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Axillary node clearance

4-minute read

What is breast cancer?

Breast cancer is a malignant growth that starts in the glandular tissue of your breast.

Lymph nodes (glands) are small structures which lie along lymph vessels present throughout the body. They help the body deal with infections, but they also become involved in the spread of some cancers.

Sometimes breast cancer spreads to one or more lymph nodes in the armpit on the same side. Axillary node clearance is an operation to remove all the lymph nodes from the affected armpit.

What are the benefits of surgery?

Some lymph nodes in the armpit may appear normal but contain cancer cells. Removing all of the lymph nodes in the armpit gives the best chance of clearing the cancer cells from this area.

The lymph nodes that your surgeon removes will be examined under a microscope to help decide on any further treatment.

Surgery will also help reduce the chance of the cancer cells spreading to other parts of the body.

Are there alternatives to an axillary node clearance?

Sometimes radiotherapy can be used to treat the lymph nodes in the armpit, instead of removing them.

Your breast cancer team may not recommend further treatment, particularly if only a small number of cancer cells are found in the lymph nodes in your armpit.

What does the operation involve?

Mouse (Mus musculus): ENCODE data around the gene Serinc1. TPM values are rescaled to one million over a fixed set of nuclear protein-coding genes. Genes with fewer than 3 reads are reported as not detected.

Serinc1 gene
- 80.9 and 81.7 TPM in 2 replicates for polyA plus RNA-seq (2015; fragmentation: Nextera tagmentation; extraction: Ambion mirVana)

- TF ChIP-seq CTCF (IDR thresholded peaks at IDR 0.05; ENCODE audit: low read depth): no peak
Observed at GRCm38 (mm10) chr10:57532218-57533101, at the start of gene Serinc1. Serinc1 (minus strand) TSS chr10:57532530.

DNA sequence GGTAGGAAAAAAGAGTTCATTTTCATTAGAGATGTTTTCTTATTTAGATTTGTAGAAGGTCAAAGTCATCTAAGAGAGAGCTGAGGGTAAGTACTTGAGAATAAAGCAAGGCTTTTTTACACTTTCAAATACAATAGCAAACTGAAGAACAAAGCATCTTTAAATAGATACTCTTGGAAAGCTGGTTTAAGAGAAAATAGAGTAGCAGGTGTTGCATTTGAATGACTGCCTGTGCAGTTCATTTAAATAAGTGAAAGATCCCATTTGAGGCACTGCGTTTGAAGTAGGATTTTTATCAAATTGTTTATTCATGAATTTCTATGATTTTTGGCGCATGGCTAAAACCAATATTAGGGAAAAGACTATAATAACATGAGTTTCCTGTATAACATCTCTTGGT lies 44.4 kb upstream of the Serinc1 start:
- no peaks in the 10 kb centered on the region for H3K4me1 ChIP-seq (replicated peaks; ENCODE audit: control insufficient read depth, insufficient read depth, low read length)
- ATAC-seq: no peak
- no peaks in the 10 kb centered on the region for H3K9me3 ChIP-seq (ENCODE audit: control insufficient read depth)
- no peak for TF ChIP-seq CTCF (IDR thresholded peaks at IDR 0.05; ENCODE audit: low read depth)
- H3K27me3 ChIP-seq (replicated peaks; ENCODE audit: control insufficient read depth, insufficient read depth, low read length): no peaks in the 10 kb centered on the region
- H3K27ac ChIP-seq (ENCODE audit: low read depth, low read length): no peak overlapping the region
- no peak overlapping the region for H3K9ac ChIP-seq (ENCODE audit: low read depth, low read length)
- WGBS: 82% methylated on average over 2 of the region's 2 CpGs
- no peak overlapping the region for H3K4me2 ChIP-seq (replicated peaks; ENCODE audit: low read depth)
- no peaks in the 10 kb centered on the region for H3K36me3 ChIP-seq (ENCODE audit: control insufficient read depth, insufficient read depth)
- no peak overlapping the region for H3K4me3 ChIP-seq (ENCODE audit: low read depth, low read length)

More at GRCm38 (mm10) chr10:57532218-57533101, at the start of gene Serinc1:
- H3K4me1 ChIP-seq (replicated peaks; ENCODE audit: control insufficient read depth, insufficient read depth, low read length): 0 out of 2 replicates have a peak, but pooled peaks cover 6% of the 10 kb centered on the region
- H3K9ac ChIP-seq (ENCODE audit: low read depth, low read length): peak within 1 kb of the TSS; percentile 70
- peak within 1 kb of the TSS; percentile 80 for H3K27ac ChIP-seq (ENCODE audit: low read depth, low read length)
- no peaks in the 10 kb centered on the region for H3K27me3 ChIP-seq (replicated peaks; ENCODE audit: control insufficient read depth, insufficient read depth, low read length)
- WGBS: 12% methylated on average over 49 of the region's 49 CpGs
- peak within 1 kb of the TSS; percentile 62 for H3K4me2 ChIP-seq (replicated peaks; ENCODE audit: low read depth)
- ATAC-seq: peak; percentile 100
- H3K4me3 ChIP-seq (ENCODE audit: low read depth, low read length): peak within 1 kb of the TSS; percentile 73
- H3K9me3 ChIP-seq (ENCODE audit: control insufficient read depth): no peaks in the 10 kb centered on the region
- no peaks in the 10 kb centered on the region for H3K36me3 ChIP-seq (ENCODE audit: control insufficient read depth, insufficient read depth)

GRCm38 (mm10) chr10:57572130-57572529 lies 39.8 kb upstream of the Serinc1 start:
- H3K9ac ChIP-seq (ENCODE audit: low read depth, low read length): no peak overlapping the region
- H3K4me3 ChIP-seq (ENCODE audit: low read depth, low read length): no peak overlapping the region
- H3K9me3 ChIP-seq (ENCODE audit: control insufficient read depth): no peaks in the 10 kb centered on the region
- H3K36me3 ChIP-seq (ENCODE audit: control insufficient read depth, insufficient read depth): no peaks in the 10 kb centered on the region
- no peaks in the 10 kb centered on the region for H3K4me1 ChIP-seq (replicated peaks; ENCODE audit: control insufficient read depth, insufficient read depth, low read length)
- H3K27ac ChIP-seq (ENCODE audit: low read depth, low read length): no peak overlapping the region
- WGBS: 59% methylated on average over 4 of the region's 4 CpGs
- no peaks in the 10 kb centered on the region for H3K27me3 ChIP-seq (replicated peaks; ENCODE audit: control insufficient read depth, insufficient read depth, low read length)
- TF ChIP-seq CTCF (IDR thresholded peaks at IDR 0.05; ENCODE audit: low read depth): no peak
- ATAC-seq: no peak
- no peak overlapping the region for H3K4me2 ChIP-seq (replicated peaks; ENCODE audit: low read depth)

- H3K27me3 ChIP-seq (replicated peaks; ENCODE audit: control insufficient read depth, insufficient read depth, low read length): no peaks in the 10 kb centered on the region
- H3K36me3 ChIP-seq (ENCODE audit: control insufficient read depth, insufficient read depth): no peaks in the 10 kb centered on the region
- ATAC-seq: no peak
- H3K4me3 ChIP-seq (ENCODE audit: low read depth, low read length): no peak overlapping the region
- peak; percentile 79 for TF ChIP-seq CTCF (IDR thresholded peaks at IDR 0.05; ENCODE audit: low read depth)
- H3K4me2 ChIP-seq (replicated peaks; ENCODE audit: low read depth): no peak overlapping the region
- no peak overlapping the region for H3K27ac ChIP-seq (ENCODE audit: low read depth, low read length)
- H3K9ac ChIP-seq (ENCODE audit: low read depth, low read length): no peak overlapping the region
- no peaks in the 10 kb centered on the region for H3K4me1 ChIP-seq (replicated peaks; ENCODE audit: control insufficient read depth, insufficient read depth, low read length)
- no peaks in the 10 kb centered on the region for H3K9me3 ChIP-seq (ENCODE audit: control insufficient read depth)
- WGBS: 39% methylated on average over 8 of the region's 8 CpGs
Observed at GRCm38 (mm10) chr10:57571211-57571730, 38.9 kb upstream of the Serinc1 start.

The operation is performed under a general anaesthetic and takes about 60 to 90 minutes. It may take a little longer if you have breast surgery at the same time.

A cut is made in your armpit. If you are having an operation on your breast at the same time, it may be possible to use the same cut.

The surgeon will remove some or all of the nodes and surrounding fatty tissue in your armpit.

They will close the cut with stitches, clips or glue.

All your lymph nodes and any breast tissue removed will be examined under a microscope. Your breast cancer team will know the results 1 to 4 weeks later.

What complications can happen?

Some complications can be serious and can even cause death.

General complications of any operation

  • bleeding
  • infection of the surgical site (wound)
  • allergic reaction to the equipment, materials or medication
  • blood clot in your leg
  • blood clot in your lung
  • chest infection

Specific complications of this operation

  • developing a lump under your wound caused by fluid collecting
  • developing a lump under your wound caused by blood collecting
  • skin necrosis, where some of the skin at the edge of your wound dies leaving a black area
  • stiff shoulder
  • numbness or continued pain around your armpit or the inner part of your arm
  • swelling of your arm, hand or breast
  • arm weakness
  • infection of the affected arm

Consequences of this procedure

  • pain
  • unsightly scarring of your skin

How soon will I recover?

You should be able to go home the same day or the day after.

You should be able to return to normal activities after 2 to 3 weeks.

Regular exercise should help you to return to normal activities as soon as possible. Before you start exercising, ask the breast cancer team or your GP for advice.

The breast cancer team will arrange an appointment after the surgery. The lymph nodes and breast tissue that your surgeon removed will have been examined under a microscope. Your breast cancer team will tell you the results and discuss with you any treatment or follow-up you need.


The lymph nodes in the armpit (axilla) can be affected by breast cancer. Axillary node clearance is a procedure to remove your lymph nodes to help treat the cancer and to prevent it from coming back in your armpit.


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Last reviewed: September 2022

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